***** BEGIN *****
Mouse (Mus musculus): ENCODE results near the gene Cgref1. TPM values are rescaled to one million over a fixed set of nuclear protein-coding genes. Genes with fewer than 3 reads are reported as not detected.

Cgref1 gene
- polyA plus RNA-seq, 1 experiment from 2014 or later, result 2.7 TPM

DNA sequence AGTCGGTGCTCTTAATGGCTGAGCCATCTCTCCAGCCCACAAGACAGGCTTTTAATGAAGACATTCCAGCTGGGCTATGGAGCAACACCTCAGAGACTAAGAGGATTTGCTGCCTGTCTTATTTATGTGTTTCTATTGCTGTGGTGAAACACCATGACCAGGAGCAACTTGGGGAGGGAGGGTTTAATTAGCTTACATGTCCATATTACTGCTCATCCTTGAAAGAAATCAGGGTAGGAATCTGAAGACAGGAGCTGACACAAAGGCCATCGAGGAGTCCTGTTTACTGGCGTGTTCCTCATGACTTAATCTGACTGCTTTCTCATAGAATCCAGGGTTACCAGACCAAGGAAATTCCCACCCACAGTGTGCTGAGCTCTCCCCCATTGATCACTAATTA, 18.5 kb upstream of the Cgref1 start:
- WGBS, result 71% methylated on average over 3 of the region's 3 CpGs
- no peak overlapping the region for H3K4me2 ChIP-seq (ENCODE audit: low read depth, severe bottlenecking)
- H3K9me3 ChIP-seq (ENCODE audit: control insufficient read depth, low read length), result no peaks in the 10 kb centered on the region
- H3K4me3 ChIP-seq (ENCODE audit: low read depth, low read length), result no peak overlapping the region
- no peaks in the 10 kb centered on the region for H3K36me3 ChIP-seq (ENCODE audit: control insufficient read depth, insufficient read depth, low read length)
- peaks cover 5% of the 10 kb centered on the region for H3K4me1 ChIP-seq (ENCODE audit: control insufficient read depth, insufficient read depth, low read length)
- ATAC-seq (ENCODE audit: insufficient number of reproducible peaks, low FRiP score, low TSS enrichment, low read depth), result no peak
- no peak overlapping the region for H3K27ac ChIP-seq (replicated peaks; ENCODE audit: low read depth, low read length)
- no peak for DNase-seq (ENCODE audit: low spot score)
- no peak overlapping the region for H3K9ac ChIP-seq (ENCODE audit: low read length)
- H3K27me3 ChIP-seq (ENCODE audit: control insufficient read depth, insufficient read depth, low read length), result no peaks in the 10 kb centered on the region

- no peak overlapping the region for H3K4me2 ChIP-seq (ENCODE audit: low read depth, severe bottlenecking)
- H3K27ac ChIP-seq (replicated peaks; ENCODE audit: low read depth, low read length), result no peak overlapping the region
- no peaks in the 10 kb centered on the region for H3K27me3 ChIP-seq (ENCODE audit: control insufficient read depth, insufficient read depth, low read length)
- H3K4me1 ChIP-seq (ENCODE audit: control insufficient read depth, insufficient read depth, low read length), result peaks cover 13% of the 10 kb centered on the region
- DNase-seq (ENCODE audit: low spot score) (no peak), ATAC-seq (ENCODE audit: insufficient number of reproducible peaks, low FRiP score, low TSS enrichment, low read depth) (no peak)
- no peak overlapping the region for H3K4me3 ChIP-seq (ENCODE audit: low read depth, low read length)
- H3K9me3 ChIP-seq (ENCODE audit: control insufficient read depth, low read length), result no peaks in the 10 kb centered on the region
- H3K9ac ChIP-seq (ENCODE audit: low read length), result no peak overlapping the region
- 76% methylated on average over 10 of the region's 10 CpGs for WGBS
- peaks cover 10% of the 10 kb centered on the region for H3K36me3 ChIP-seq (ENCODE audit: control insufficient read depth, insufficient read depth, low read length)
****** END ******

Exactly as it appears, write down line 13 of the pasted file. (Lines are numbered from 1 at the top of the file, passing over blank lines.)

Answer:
- no peak for DNase-seq (ENCODE audit: low spot score)